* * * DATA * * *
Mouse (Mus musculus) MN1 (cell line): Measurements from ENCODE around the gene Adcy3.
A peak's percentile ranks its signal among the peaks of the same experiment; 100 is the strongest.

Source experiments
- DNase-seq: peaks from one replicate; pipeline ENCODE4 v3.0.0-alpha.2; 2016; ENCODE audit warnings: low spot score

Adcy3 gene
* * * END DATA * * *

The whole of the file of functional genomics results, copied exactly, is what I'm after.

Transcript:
Mouse (Mus musculus) MN1 (cell line): Measurements from ENCODE around the gene Adcy3.
A peak's percentile ranks its signal among the peaks of the same experiment; 100 is the strongest.

Source experiments
- DNase-seq: peaks from one replicate; pipeline ENCODE4 v3.0.0-alpha.2; 2016; ENCODE audit warnings: low spot score

Adcy3 gene